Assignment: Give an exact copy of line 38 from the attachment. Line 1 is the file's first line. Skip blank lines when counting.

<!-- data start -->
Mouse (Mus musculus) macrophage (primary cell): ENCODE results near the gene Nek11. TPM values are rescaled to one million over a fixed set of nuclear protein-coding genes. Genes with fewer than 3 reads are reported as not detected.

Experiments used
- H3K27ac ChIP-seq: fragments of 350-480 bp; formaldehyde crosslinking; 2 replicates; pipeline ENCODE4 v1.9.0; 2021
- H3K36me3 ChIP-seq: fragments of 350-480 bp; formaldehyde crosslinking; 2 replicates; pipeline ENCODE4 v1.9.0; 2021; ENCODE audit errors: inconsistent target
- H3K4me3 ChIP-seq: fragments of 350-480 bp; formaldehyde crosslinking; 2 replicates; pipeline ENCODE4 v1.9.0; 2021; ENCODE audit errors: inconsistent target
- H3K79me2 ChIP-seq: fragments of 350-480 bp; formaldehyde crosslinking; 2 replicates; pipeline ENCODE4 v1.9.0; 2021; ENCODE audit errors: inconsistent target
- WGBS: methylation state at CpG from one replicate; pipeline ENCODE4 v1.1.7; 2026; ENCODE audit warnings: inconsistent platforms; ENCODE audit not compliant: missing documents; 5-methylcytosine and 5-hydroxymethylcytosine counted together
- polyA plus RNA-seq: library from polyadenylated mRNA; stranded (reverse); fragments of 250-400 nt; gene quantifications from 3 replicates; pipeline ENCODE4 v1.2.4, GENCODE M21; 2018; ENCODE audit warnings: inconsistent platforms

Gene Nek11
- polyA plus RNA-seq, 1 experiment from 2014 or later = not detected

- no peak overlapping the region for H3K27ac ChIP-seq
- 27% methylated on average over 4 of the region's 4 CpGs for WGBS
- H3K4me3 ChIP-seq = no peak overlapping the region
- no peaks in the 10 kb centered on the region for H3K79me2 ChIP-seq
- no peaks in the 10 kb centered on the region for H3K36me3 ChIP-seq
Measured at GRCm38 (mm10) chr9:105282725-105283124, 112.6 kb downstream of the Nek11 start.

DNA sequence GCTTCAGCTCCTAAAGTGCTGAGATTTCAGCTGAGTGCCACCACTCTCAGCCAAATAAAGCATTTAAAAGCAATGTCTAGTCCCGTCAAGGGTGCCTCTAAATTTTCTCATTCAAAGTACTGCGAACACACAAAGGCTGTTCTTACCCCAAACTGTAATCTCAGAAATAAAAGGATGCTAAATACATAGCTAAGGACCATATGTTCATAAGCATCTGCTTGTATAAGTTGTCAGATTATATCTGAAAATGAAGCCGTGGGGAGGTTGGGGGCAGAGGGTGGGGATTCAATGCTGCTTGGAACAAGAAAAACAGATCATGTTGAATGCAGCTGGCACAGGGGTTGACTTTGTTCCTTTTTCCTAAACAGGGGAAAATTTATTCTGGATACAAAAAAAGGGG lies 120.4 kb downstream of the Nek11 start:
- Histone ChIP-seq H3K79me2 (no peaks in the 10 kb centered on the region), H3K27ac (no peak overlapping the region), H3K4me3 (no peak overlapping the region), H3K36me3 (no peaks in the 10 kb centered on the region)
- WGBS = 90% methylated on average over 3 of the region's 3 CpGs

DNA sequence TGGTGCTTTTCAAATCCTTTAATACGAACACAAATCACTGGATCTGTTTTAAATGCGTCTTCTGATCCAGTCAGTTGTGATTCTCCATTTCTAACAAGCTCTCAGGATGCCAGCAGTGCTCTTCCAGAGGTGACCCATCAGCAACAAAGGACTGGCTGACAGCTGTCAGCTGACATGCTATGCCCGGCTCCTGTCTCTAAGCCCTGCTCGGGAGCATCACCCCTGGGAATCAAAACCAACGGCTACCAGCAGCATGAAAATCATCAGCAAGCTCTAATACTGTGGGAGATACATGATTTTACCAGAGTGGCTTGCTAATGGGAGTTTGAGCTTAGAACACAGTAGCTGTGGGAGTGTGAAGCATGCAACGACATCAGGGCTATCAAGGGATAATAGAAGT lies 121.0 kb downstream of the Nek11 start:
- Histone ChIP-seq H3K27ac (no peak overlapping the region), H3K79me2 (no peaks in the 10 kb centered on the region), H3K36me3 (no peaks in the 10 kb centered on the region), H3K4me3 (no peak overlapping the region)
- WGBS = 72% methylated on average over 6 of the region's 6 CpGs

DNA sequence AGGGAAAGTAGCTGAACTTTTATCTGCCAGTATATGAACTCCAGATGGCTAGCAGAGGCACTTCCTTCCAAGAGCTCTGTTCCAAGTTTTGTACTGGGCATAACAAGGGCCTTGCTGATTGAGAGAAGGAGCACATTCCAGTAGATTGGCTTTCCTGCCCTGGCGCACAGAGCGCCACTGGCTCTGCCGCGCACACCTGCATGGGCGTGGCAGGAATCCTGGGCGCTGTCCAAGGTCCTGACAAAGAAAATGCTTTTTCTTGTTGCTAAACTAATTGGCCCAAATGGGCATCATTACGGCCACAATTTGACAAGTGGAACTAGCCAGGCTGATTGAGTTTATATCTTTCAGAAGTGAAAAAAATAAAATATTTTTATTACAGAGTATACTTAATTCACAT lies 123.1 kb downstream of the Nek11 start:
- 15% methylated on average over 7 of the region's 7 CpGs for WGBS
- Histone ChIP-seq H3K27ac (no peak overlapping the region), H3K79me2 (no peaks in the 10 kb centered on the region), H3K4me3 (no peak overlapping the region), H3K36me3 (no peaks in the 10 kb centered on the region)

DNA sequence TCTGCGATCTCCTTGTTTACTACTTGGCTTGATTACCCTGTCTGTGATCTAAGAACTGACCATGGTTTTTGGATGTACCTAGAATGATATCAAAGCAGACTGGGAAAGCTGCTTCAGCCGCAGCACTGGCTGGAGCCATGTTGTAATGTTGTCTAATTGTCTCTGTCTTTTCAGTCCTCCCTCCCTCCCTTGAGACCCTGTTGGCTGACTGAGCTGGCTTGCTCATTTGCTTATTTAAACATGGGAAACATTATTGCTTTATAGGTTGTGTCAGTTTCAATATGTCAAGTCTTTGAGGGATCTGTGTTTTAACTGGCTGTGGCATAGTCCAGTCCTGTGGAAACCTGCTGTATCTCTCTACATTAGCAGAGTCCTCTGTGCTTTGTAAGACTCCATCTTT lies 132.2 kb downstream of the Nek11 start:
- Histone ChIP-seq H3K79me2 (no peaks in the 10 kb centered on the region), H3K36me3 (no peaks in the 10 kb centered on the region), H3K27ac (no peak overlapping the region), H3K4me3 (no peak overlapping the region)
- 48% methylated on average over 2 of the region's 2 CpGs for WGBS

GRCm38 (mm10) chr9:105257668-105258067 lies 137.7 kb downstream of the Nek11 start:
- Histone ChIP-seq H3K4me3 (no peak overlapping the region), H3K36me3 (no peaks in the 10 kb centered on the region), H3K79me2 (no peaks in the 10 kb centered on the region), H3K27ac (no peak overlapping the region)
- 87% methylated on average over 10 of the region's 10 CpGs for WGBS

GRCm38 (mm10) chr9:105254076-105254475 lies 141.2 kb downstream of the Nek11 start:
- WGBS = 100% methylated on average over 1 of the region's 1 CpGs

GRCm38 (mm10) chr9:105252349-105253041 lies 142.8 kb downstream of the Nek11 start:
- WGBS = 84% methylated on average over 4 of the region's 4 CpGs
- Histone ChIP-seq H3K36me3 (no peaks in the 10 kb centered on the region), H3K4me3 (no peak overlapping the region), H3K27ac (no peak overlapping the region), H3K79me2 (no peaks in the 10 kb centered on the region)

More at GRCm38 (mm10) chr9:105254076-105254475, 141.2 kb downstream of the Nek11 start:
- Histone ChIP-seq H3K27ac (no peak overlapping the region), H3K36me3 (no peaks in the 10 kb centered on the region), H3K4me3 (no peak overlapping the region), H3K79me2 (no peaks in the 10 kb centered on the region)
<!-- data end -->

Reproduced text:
- Histone ChIP-seq H3K27ac (no peak overlapping the region), H3K36me3 (no peaks in the 10 kb centered on the region), H3K4me3 (no peak overlapping the region), H3K79me2 (no peaks in the 10 kb centered on the region)